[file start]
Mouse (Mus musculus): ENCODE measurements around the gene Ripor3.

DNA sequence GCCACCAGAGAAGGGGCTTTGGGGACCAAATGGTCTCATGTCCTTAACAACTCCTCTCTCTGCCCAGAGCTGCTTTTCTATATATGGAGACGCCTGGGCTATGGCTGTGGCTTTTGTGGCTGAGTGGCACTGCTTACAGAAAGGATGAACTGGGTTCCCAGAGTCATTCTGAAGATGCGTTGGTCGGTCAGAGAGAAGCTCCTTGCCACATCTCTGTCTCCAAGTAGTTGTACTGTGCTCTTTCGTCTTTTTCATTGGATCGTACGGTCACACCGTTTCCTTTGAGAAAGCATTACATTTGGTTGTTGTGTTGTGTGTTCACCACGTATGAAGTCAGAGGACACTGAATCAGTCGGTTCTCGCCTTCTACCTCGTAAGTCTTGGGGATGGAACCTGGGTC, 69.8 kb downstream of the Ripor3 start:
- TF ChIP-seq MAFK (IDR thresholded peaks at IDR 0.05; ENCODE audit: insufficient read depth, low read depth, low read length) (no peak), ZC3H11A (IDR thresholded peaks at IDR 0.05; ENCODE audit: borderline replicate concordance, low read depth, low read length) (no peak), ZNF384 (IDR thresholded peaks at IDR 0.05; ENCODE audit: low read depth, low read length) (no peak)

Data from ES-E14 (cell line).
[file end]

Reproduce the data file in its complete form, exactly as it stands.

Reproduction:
Mouse (Mus musculus): ENCODE measurements around the gene Ripor3.

DNA sequence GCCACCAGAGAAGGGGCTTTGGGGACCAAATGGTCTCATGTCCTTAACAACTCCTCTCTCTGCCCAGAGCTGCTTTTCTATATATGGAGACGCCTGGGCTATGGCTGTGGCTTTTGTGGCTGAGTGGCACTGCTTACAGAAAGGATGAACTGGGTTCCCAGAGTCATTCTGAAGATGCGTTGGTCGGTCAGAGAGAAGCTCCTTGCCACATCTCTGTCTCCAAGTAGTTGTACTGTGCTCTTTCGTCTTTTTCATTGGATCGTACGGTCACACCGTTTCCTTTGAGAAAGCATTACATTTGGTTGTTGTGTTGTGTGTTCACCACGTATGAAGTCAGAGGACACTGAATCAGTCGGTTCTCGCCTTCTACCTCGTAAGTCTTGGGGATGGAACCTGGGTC, 69.8 kb downstream of the Ripor3 start:
- TF ChIP-seq MAFK (IDR thresholded peaks at IDR 0.05; ENCODE audit: insufficient read depth, low read depth, low read length) (no peak), ZC3H11A (IDR thresholded peaks at IDR 0.05; ENCODE audit: borderline replicate concordance, low read depth, low read length) (no peak), ZNF384 (IDR thresholded peaks at IDR 0.05; ENCODE audit: low read depth, low read length) (no peak)

Data from ES-E14 (cell line).